During a mock aerial attack, Gisi was joined by battery-mates Mike Kloppenberg and Caleb Huber, as the trio manned a 40mm Bofors anti-aircraft gun.  If there was any question that the young re-enactors were accurate in their portrayal, veteran Lawrence Nagle assured Gisi that they, “got it right.”

A Douglassville, PA resident, Nagle said he trained on the Bofors gun before being assigned to Dutch Harbor in the Aleutians.   From 1943 through early 1945, Nagle kept a watch on the skies over the Aleutian Islands.  He was reassigned when the US was planning the invasion of Japan.

“They sent me to Fort Ord for infantry training.  They lumped a bunch of veterans in with the raw recruits.  Then one day, the commanding general looked out at all of the guys like me, with battle ribbons and stripes and said, ‘You guys don’t belong here.’ Of course, they dropped the (atomic) bomb before we were shipped overseas.   That saved a lot of guys.” Nagle remembered.

Hearing veterans speak and watching the re-enactments on the ground were just part of the draw for Sam Gafner, a jeweler from Warren Pa.  Gafner told the Baltimore Post-Examiner that he had also hoped to take a ride in a B-24, mostly as a way to honor his late uncle Robert.

The B-24 was one of the hardy workhorses of the Allied war effort.  Academy Award winning actor James “Jimmy” Stewart flew some twenty missions in a B-24 while assigned to the 445th and 453rd Bomb Groups.  (Stewart would later portray the life of one of the most famous casualties of the war, bandleader Glenn Miller.)

Re-enactors repel an attack by a Japanese Zero. (Anthony C. Hayes)
Re-enactors repel an attack by a Japanese Zero. (Anthony C. Hayes)

Robert Gafner was a Staff sergeant in the 456th bomb group, also know as Steeds Flying Colts.  Sam Gafner said his uncle was shot down July 21, 1944 over Czechoslovakia; and though witnesses saw several parachutes open, Sgt. Gafner’s actual fate is still unclear.

“My aunt remarried once the war was over and moved to the west coast, but she stayed in touch with our side of the family.  After her death, I received a box containing my uncle’s personal effects: his service file, some pay stubs, a few letters and a set of wings.”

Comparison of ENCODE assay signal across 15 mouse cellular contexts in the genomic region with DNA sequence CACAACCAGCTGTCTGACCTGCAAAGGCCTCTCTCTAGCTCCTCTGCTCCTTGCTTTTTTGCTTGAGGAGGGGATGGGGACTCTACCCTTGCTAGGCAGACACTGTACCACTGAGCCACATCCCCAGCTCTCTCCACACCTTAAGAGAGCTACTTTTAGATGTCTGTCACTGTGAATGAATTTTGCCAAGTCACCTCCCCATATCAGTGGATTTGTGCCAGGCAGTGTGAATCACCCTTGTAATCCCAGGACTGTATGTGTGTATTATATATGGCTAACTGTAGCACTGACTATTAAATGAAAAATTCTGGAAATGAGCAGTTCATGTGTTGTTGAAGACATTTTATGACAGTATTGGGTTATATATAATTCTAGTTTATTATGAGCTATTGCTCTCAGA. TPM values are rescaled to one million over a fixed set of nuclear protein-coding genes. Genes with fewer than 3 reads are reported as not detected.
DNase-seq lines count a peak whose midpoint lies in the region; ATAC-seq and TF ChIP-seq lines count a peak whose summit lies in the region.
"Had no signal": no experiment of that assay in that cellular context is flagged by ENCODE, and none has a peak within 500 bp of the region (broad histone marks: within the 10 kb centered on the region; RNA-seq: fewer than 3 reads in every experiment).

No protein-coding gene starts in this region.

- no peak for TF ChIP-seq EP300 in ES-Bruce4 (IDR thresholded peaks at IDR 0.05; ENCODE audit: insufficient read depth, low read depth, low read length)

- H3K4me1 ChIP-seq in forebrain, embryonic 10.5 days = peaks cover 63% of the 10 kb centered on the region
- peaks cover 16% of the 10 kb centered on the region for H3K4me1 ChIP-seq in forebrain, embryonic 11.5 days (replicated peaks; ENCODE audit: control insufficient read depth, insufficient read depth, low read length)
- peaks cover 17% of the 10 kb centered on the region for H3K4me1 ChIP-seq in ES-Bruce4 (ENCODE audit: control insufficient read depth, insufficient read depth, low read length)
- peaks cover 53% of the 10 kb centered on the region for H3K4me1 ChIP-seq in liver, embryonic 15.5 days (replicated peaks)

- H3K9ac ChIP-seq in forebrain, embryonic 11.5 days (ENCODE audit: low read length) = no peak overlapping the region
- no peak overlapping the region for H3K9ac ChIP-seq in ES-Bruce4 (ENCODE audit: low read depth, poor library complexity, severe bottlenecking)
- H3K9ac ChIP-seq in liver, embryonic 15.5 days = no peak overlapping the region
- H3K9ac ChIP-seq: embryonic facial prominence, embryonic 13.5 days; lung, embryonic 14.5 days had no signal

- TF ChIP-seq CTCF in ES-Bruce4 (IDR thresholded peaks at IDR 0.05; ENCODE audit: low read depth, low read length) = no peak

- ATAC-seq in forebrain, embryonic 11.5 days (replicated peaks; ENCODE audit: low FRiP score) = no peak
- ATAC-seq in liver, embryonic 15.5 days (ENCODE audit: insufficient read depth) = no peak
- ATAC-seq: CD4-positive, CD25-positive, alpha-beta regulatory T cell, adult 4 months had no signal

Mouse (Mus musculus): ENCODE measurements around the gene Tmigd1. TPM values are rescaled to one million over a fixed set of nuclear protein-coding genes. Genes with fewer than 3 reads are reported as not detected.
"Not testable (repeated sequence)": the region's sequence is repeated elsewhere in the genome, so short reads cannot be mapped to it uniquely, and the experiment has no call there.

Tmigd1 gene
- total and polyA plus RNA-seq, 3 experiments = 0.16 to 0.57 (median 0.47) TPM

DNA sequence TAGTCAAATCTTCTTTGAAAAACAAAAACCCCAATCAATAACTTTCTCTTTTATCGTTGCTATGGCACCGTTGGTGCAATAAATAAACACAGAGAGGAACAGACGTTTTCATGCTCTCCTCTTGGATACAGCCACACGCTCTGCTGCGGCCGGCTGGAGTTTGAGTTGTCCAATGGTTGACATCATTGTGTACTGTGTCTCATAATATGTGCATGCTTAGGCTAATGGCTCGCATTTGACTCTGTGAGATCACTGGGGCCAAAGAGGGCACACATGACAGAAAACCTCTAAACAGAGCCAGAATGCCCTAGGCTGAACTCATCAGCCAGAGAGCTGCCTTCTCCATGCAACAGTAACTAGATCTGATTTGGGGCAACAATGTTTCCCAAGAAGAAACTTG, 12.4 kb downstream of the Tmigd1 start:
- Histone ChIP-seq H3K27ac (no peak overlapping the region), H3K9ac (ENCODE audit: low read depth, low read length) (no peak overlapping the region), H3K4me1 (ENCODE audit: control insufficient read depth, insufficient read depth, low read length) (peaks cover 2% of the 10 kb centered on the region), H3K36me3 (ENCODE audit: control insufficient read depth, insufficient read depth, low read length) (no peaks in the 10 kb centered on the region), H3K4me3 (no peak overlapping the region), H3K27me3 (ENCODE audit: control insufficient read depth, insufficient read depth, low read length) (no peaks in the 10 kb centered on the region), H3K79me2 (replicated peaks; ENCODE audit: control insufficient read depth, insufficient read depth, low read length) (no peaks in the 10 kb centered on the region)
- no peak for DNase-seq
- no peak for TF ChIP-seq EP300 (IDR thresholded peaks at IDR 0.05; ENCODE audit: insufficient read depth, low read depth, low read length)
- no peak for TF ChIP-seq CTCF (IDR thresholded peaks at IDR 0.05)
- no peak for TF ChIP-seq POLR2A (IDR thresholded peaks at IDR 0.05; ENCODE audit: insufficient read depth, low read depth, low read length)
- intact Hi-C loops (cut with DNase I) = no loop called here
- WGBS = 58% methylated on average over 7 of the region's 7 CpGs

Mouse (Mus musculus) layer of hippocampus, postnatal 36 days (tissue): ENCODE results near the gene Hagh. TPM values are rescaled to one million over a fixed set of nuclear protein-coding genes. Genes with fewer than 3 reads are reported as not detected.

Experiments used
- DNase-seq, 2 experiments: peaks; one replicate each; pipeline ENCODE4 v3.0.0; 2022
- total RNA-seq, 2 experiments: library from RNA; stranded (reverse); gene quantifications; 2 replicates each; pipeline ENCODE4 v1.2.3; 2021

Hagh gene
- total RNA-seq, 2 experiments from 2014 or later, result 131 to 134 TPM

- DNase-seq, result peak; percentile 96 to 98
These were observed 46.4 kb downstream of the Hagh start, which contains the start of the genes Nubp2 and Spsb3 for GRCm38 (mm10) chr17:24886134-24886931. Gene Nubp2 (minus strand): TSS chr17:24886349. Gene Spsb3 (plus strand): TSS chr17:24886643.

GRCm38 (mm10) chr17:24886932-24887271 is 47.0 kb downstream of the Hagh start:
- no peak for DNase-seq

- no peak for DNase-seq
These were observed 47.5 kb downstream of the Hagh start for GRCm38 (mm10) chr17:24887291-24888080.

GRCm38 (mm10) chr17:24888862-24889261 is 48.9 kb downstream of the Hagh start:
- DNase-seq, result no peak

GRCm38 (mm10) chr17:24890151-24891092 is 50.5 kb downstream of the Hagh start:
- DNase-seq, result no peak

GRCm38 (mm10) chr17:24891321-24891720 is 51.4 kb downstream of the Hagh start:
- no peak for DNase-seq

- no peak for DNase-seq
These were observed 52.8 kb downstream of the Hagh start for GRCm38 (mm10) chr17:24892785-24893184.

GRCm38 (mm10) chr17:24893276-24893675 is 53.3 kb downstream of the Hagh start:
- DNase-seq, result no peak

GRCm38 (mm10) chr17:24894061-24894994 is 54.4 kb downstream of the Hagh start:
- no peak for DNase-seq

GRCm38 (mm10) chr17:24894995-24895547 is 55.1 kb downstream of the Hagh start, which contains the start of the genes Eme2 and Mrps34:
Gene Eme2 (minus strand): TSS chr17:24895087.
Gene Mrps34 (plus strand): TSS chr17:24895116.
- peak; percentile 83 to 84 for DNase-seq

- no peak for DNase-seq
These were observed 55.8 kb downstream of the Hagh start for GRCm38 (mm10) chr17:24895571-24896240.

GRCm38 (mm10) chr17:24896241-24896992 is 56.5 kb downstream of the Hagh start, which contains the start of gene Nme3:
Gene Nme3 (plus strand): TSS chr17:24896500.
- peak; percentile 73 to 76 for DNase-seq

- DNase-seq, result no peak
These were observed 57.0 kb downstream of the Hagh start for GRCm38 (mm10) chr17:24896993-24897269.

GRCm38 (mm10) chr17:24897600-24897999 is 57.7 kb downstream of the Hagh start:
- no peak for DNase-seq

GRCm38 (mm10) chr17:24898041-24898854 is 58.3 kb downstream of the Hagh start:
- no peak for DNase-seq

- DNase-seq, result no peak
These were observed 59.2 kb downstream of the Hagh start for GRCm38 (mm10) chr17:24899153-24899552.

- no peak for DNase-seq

Gafner also said his uncle was not the only family member to serve overseas.  His aunt Katherine served as a WAC (Women’s Army Corps) with General MacArthur in the Philippines.  Sam recalled that his aunt wrote one letter home to say how thrilled the WAC’s were that the SeaBees had constructed a swimming pool for the women.  It wasn’t clear however, if the boys were simply being nice of if they wanted to be reminded of what they were fighting for.

He did return - a parade of Jeeps led by General Douglas MacArthur. (Anthony C. Hayes)
He did return – a parade of Jeeps led by General Douglas MacArthur. (Anthony C. Hayes)

At 5:00 p.m. all movement at the show came to a halt as a small group of warbirds made one last pass over the crowded air field.  The flight paid an emotional tribute with its missing man formation while in the distance, a lonely bugler sounded Taps.

It is estimated that by 2020, the men and women who served during WWII – the people Tom Brokaw called “The Greatest Generation” – will all be gone.  Telling their stories to the next generation will fall then to historians and writers; to events like the MAAM WWII Weekend, and to faithful re-enactors, like Jared Gisi.

“Re-enacting is my way to honor their sacrifice and to show my appreciation for what they have done.”